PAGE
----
Ah, yes, Chris Robinson, one of the greatest voices of his generation, whose first word (“cool!”) in this comic comes via a thought bubble when he is still in the womb…


This is the kind of bollocks that you have to squint your brain and accept if you’re gonna have some Rock ‘n’ Roll Comics in your collection, however. That “Unauthorised and Proud Of It!” mantra from the company emblazoned across the comic covers carte blanche to interpret a beloved history in as ludicrous a way as possible.


“By the way, how’s your guitar playing coming along?” seventh grade Chris asks little brother, Rich. Pretty good you’d think, because seven pages later Mr. Crowes’ Garden have a record deal and a new band name. Soon band members are recording the sound of cars crashing into trash cans, supporting Junkyard, dissing Milli Vanilli posters, and getting career advice from Steven Tyler: “You could learn from [Aerosmith’s] mistakes, that stuff can kill you!” “Rock and Roll and safety have nothing to do with each other,” replies Chris Robinson. A few pages later he’s spitting at concert security for roughing up gig-goers. Silly Billy.


The band is accused of dabbling in black magic, of inciting a Dutch riot. Chris slags off Milli Vanilli again; this time in the face of an autograph hunter who complains about the sound at a Crowes gig. Cutting edge stuff, I’m sure you’ll agree.


“Quit calling us The New Stones!” Chris Robinson rages at a journalist. “We’re doing this in and for the ’90s,” adds Rich. “Acts like ourselves, the London Quireboys, and Lenny Kravitz are playing a NEW tune…”


…and then they are gone, forever to reside in the comic boxes of nerds like myself, a faint “the future holds nothing but high-flying promise for The Black Crowes” inked farewell floating on the winds of time.


If you think that the bands featured in Rock ‘n’ Roll Comics got their bank balances bludgeoned by the unofficial output of Revolutionary Comics, spare a thought for the company’s main man, Todd Loren. He was brutally murdered in 1992, the body of the 32-year-old found at his San Diego condo. He had been stabbed to death and, I shit you not, members of both Guns N’ Roses and New Kids On The Block were linked with the murder due to the previous legal issues. The case remains unsolved to this day, though many believe Loren was the first victim of Andrew Cunanan; the American serial killer who murdered Italian fashion designer, Gianni Versace.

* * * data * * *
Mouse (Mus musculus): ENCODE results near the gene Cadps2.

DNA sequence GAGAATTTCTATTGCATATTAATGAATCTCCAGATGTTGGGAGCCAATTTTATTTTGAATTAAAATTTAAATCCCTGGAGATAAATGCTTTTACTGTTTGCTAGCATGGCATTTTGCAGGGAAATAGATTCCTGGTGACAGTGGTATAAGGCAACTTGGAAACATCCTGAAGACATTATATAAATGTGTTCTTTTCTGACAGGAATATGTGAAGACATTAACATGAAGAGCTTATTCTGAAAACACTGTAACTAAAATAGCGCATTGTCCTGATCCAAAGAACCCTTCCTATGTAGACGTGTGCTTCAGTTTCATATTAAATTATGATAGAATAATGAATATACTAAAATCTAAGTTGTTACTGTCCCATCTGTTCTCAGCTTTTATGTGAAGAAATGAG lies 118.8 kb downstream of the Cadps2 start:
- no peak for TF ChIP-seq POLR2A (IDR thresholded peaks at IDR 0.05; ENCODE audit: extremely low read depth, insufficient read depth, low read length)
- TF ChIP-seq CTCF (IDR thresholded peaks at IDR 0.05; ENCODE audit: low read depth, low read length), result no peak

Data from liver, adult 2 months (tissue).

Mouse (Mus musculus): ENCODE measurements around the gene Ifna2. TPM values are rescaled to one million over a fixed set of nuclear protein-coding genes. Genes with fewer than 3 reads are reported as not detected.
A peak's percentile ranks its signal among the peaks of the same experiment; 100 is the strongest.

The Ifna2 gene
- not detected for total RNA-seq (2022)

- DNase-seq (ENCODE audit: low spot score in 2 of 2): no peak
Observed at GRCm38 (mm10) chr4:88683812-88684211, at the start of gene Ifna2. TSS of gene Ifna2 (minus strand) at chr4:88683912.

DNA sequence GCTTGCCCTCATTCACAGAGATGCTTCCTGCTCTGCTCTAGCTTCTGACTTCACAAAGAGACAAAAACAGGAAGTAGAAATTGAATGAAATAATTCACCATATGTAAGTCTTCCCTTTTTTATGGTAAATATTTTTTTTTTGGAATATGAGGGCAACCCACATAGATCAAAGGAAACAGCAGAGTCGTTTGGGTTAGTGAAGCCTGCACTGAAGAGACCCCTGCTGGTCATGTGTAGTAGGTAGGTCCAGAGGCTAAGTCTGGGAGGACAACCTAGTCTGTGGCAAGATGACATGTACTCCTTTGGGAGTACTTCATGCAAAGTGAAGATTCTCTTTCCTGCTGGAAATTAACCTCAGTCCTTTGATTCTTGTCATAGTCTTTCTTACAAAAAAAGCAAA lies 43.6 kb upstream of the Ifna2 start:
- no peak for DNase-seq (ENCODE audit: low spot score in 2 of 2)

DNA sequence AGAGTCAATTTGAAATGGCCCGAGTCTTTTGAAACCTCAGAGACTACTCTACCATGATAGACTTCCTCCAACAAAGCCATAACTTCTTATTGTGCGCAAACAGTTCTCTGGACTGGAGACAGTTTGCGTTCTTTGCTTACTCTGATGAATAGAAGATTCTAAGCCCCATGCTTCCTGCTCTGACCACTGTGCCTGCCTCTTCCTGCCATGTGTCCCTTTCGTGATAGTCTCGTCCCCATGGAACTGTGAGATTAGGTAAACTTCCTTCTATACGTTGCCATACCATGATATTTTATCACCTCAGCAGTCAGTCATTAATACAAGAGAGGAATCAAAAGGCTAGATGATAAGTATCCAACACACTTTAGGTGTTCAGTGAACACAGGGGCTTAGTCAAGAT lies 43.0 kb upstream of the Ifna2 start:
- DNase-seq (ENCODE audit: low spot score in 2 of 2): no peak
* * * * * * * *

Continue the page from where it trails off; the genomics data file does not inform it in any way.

You didn’t expect that bleak shit when I was writing about Milli Vanilli a few paragraphs ago, right?!


I’ll be back in October with some horror-related musical Schlock just in time for All Hallow’s Eve. Smell ya later…


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It would have been hard to imagine, back in the mid-eighties, that a Dayglo explosion of music television that would forever change the way that people got their daily dose of hit music would be reduced, some three-and-a-half decades later, to the fingering of musty pages in salvaged vintage magazines; but that’s where we find ourselves as I prise open the doors to the music memorabilia section of the Pop Culture Schlock archive for the third of my monthly columns for RPM.

“Ladies and Gentlemen, rock and roll,” was how MTV introduced itself to the world, or parts of it at least, when it launched in the US at the start of August 1981. The first video played was, quite appropriately, ‘Video Killed The Radio Star’ by The Buggles. Originally using Adult Orientated Rock radio as a template, this newfangled Church of the Cathode Ray, whose altar all with eyes and eyes would come to worship at, would, in three short years, transform into something more in keeping with a standard Top 40 radio station. This fusing of rock and pop, blurring the lines between the biggest chart hits and the heavier duty hard rock anthems, buoyed by Quiet Riot becoming the first heavy metal band to score a Number One album on the Billboard chart with 1983’s ‘Metal Health’, paved the way for a new publication, the existence of which is the very reason that I sit here on a sunny August morn with typing finger set to stun.